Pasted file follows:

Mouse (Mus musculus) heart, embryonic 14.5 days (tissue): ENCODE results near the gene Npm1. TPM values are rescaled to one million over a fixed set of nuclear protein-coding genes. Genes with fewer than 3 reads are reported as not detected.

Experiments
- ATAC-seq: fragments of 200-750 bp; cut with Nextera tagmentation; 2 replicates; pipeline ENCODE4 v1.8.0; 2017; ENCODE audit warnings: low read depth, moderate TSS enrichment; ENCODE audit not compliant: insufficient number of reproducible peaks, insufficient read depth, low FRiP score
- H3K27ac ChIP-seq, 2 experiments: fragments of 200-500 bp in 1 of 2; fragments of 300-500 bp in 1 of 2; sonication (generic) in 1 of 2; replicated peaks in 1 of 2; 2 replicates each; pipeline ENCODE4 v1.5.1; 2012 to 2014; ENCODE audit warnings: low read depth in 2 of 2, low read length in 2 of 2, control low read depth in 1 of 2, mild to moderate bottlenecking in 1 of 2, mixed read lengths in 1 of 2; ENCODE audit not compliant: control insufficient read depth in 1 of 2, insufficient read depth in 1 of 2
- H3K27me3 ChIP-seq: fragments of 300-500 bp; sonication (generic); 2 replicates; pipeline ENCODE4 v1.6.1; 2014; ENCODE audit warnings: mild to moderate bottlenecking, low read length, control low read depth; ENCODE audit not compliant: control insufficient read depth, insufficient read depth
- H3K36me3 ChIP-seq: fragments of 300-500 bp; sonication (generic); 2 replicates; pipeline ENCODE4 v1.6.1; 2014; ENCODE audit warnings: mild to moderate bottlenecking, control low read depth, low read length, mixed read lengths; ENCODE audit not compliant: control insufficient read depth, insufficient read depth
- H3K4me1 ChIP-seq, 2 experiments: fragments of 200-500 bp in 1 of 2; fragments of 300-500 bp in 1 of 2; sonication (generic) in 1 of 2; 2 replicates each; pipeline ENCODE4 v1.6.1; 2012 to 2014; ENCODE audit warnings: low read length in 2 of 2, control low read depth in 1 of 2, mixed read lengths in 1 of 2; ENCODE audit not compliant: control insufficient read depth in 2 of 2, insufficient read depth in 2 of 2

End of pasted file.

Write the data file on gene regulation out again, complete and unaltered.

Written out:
Mouse (Mus musculus) heart, embryonic 14.5 days (tissue): ENCODE results near the gene Npm1. TPM values are rescaled to one million over a fixed set of nuclear protein-coding genes. Genes with fewer than 3 reads are reported as not detected.

Experiments
- ATAC-seq: fragments of 200-750 bp; cut with Nextera tagmentation; 2 replicates; pipeline ENCODE4 v1.8.0; 2017; ENCODE audit warnings: low read depth, moderate TSS enrichment; ENCODE audit not compliant: insufficient number of reproducible peaks, insufficient read depth, low FRiP score
- H3K27ac ChIP-seq, 2 experiments: fragments of 200-500 bp in 1 of 2; fragments of 300-500 bp in 1 of 2; sonication (generic) in 1 of 2; replicated peaks in 1 of 2; 2 replicates each; pipeline ENCODE4 v1.5.1; 2012 to 2014; ENCODE audit warnings: low read depth in 2 of 2, low read length in 2 of 2, control low read depth in 1 of 2, mild to moderate bottlenecking in 1 of 2, mixed read lengths in 1 of 2; ENCODE audit not compliant: control insufficient read depth in 1 of 2, insufficient read depth in 1 of 2
- H3K27me3 ChIP-seq: fragments of 300-500 bp; sonication (generic); 2 replicates; pipeline ENCODE4 v1.6.1; 2014; ENCODE audit warnings: mild to moderate bottlenecking, low read length, control low read depth; ENCODE audit not compliant: control insufficient read depth, insufficient read depth
- H3K36me3 ChIP-seq: fragments of 300-500 bp; sonication (generic); 2 replicates; pipeline ENCODE4 v1.6.1; 2014; ENCODE audit warnings: mild to moderate bottlenecking, control low read depth, low read length, mixed read lengths; ENCODE audit not compliant: control insufficient read depth, insufficient read depth
- H3K4me1 ChIP-seq, 2 experiments: fragments of 200-500 bp in 1 of 2; fragments of 300-500 bp in 1 of 2; sonication (generic) in 1 of 2; 2 replicates each; pipeline ENCODE4 v1.6.1; 2012 to 2014; ENCODE audit warnings: low read length in 2 of 2, control low read depth in 1 of 2, mixed read lengths in 1 of 2; ENCODE audit not compliant: control insufficient read depth in 2 of 2, insufficient read depth in 2 of 2